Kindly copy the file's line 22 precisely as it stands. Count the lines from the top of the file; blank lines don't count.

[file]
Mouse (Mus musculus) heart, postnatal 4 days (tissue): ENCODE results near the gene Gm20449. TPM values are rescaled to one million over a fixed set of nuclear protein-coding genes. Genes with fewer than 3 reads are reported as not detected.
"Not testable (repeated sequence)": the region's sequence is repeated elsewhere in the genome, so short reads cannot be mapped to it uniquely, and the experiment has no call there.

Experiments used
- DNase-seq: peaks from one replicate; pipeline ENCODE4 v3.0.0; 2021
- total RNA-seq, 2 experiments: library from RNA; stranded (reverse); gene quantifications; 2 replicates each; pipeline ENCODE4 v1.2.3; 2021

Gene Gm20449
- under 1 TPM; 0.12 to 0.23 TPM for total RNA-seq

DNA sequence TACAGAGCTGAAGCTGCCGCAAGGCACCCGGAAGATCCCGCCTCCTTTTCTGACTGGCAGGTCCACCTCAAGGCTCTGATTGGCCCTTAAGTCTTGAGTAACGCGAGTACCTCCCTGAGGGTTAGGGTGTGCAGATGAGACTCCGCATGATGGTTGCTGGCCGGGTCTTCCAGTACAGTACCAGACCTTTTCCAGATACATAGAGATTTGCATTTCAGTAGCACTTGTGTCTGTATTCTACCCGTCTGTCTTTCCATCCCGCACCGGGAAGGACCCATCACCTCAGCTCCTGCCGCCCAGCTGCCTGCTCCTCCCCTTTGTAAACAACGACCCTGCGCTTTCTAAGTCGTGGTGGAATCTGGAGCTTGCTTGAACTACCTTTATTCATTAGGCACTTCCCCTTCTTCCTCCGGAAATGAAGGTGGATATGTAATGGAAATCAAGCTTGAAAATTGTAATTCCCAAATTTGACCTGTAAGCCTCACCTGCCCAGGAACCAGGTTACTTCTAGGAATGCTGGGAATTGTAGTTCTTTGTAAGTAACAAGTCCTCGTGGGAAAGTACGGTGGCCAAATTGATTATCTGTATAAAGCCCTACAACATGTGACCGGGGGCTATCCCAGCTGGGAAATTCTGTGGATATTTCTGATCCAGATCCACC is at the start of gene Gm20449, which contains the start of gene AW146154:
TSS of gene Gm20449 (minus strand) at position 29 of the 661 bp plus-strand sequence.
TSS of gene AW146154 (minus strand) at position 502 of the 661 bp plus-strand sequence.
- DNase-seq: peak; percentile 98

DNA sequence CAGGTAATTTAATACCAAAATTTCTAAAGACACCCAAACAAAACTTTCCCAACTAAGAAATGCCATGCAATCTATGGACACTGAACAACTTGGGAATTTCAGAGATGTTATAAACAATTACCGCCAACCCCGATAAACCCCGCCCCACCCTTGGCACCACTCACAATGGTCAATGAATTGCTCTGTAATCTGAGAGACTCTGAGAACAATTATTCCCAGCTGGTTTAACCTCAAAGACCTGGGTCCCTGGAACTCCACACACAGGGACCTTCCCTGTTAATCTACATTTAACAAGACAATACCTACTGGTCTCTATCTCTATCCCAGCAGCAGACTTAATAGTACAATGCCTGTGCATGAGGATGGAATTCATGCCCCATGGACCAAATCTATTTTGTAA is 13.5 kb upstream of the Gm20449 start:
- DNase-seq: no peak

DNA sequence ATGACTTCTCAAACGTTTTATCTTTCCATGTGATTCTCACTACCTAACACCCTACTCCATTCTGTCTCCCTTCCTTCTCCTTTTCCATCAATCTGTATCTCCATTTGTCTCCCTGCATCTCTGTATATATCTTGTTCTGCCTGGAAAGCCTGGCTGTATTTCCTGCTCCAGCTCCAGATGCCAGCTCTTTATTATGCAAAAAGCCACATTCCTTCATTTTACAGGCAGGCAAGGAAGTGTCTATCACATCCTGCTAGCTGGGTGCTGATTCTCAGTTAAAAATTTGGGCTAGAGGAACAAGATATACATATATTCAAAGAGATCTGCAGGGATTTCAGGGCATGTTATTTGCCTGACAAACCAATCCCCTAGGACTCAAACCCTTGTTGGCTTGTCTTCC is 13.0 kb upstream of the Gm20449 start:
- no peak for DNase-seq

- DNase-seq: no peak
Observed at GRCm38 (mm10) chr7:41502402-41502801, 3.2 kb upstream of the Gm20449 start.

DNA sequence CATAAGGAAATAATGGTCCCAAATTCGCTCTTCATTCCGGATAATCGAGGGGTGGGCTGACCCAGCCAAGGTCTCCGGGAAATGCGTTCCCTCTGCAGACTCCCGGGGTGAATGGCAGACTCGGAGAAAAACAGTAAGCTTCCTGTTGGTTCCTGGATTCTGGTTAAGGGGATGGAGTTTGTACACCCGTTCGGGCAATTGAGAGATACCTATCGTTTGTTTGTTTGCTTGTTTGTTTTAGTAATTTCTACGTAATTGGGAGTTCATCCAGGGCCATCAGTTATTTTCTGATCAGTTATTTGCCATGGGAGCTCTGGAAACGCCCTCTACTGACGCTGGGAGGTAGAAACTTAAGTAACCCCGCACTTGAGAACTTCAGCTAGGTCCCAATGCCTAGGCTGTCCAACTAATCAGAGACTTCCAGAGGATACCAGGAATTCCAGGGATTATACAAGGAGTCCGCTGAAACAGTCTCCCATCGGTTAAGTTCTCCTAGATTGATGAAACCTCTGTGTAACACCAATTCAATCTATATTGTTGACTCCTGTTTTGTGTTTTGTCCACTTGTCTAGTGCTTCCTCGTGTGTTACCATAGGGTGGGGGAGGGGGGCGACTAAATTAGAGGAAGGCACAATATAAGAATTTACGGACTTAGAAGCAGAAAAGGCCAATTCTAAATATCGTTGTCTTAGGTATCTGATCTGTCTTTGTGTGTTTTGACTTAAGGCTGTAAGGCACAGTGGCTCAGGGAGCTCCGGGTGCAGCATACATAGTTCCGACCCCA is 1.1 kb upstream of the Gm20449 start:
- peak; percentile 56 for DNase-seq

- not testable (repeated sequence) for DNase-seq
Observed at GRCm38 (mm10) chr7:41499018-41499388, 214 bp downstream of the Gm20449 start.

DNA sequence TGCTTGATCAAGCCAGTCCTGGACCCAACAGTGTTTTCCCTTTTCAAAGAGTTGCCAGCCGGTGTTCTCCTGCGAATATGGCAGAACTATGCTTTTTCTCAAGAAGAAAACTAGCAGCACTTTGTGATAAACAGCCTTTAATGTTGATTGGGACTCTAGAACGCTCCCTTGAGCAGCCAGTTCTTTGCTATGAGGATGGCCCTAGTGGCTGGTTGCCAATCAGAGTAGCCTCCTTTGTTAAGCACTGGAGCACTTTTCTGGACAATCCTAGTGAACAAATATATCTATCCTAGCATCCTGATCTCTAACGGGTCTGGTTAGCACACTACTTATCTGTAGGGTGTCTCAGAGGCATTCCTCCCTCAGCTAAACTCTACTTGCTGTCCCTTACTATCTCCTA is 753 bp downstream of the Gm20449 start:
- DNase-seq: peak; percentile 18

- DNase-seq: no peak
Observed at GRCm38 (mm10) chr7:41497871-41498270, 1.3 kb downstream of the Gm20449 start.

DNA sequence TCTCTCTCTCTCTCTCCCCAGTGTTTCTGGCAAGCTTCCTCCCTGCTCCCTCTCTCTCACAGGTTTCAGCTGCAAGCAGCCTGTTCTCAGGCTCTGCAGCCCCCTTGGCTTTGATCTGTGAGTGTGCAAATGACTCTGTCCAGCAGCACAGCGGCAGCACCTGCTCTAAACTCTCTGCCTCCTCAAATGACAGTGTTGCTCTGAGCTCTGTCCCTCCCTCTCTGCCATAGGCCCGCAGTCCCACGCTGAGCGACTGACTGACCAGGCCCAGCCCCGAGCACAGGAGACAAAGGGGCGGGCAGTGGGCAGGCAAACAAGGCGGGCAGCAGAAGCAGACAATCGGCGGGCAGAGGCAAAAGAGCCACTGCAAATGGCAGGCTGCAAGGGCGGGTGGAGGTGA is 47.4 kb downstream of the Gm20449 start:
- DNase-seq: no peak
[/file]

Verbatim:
DNA sequence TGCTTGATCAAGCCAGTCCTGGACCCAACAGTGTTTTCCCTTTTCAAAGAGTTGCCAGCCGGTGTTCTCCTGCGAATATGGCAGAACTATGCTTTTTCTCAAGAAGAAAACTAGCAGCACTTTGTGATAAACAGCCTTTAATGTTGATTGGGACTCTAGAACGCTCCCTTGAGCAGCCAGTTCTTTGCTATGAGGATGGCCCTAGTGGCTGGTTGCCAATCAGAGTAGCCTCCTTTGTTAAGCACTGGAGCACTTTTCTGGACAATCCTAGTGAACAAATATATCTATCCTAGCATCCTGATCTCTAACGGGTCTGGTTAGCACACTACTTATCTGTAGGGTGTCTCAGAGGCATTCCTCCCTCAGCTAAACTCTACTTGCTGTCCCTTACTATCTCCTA is 753 bp downstream of the Gm20449 start: